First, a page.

The Pentateuch is one anchor of the Western religious heritage, a rich source of theological and spiritual instruction that can be plumbed again and again. In Treasures Old and New, accomplished biblical scholar Joseph Blenkinsopp engages several interesting topics in dialogue with texts from the Pentateuch.
In keeping with the view that the Pentateuch is far too multiplex to be encapsulated in a single theological system, Blenkinsopp has written Treasures Old and New as a “sketchbook” of theology in the Pentateuch. This fruitful approach allows him to consider themes that easily fall through the cracks of more systematic works of biblical theology. Among the many subjects that Blenkinsopp pursues are the role of memory in the construction of the past, the dependence of Christianity on Judaism, the close connection between sacrifice and community in Old Testament Israel, the proper meaning of human stewardship of the world, and belief (or lack of belief) in a meaningful postmortem existence.
Blenkinsopp explores well-known texts from less well-known angles. The Garden of Eden story, for example, gains in resonance when read together with Gilgamesh, and the laws governing diet and cleanliness become clearer in the light of current ecological concerns. Readers will also learn from Blenkinsopp’s novel approach to such important yet enigmatic stories as the Creation, Cain and Abel, the Flood, the Tower of Babel, the Call of Abram, and Sodom and Gomorrah.
Blessed with an extraordinary ability to transmit complex issues in concise and lucid fashion, Blenkinsopp shows that serious engagement with biblical texts, while sometimes demanding, can be intellectually and religiously rewarding.
Delve into God’s Word like never before! With the Logos edition of Treasures Old and New, Scripture references link directly to the Bibles in your library—both to the original-language texts and to the English translations. Double-clicking any word automatically opens your lexicons to the relevant entry, making Hebrew words instantly accessible.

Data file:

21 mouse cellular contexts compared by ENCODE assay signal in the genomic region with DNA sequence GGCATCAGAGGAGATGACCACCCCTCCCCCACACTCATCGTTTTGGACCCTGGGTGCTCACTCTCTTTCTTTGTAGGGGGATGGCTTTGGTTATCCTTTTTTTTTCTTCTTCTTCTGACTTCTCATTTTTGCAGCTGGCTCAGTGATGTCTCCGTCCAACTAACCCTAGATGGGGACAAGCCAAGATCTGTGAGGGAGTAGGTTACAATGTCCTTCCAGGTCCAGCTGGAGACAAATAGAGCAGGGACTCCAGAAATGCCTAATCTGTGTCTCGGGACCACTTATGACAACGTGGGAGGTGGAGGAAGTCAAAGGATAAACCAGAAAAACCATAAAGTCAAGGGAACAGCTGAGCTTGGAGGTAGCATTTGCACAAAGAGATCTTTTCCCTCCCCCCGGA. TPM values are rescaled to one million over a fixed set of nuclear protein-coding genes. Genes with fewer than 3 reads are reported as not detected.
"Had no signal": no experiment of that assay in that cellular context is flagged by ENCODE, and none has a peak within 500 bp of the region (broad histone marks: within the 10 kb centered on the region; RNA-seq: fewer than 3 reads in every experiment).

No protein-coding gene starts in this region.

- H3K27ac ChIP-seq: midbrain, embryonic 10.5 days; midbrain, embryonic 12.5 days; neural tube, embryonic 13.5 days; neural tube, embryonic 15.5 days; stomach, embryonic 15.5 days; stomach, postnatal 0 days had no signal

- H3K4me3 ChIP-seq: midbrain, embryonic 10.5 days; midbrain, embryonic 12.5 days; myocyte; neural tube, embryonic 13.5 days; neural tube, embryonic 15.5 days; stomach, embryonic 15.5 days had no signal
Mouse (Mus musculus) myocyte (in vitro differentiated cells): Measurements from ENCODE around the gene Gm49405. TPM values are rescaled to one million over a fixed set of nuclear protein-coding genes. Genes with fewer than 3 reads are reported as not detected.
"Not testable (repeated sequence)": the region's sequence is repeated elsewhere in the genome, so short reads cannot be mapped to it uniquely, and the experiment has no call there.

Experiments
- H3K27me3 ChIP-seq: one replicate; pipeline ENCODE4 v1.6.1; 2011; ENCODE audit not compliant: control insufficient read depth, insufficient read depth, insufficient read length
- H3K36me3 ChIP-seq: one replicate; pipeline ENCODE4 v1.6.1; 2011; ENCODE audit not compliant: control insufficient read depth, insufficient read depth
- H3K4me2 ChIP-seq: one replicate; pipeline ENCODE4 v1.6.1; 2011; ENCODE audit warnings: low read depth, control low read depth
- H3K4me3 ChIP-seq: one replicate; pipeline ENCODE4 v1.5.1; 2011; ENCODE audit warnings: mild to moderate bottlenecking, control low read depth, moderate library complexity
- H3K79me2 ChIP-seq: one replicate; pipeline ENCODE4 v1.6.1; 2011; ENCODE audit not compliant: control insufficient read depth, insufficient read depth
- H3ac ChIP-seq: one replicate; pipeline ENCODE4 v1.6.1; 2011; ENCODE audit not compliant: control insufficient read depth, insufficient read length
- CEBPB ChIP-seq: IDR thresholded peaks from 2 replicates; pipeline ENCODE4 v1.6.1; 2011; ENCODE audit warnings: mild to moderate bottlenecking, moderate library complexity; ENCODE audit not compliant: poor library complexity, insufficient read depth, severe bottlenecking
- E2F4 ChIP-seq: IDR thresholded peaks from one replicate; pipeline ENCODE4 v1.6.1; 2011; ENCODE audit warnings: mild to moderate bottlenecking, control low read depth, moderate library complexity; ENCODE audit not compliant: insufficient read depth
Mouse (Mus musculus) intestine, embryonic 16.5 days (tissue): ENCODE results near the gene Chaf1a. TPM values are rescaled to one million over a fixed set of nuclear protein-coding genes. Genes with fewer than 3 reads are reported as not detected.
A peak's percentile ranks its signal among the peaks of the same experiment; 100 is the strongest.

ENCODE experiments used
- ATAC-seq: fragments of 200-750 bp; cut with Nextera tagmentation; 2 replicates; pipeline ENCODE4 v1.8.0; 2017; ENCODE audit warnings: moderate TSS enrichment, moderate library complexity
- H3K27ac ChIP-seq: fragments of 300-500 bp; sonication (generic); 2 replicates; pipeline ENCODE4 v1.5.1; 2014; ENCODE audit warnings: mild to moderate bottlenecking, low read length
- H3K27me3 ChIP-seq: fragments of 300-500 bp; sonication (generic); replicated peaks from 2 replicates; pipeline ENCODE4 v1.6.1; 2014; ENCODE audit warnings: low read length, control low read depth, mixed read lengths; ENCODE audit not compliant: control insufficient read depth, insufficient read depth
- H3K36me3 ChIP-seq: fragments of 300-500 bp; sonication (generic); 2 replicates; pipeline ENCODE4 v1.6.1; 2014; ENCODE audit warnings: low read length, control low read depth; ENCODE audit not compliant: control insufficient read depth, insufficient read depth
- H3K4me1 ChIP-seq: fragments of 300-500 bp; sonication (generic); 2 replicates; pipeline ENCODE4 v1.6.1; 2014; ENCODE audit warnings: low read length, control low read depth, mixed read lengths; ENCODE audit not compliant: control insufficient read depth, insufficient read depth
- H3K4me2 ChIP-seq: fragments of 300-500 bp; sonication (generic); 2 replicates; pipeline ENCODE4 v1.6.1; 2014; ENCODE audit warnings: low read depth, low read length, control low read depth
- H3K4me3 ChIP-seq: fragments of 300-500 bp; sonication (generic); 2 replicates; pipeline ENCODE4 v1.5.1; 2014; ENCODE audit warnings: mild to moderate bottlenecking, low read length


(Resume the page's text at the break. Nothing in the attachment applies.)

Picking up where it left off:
“What indications we possess bearing on religious practice among early Israelites suggests rather that ‘the religion of Israel’ was a subset of the religion of Canaan. The Israelites observed the same agrarian festivals, worshiped the same gods and goddesses (see, e.g., Judg 2:11–13; 3:7; 8:33), and were named after them (Shamgar ben Anat, Jerubbaal, Samson, etc.). Of the personal names on the ostraca discovered during the excavation of Samaria, dating from the late ninth or early eighth century b.c., eleven contain a variation on the divine name YHVH, eight are formed with Baal, and others with the names of other deities (Gibson 1972: 1:5–20, 71–83).” (Page 74)
“Memories are, however, communicable and, once communicated, can become part of the collective consciousness of a society” (Page 2)
“586 b.c. We can speak of a hiatus rather than a terminus on account of the founding of a new commonwealth” (Page 10)
This erudite, instructive, and engaging collection of essays brings much fresh insight to the biblical text. [It] offers many rewarding and instructive insights.
—Association of Jewish Libraries Newsletter
Of the great biblical interpreters of our age, no one can emulate Joseph Blenkinsopp’s scholarship. He brings to the biblical text not only a huge range of knowledge and interests but also sharp perception and shrewd judgment. Above all, again and again he gets to the heart of the issue—a critical engagement with the text and with its authors. These essays demonstrate the best of his work, which is original, profound, and always fresh.
—Philip R. Davies, professor of biblical studies, University of Sheffield
I strongly recommend this book to all those who remember the biblical stories of their childhood and youth and are interested in taking a fresh journey into humanity’s past with an intrepid, engrossing guide.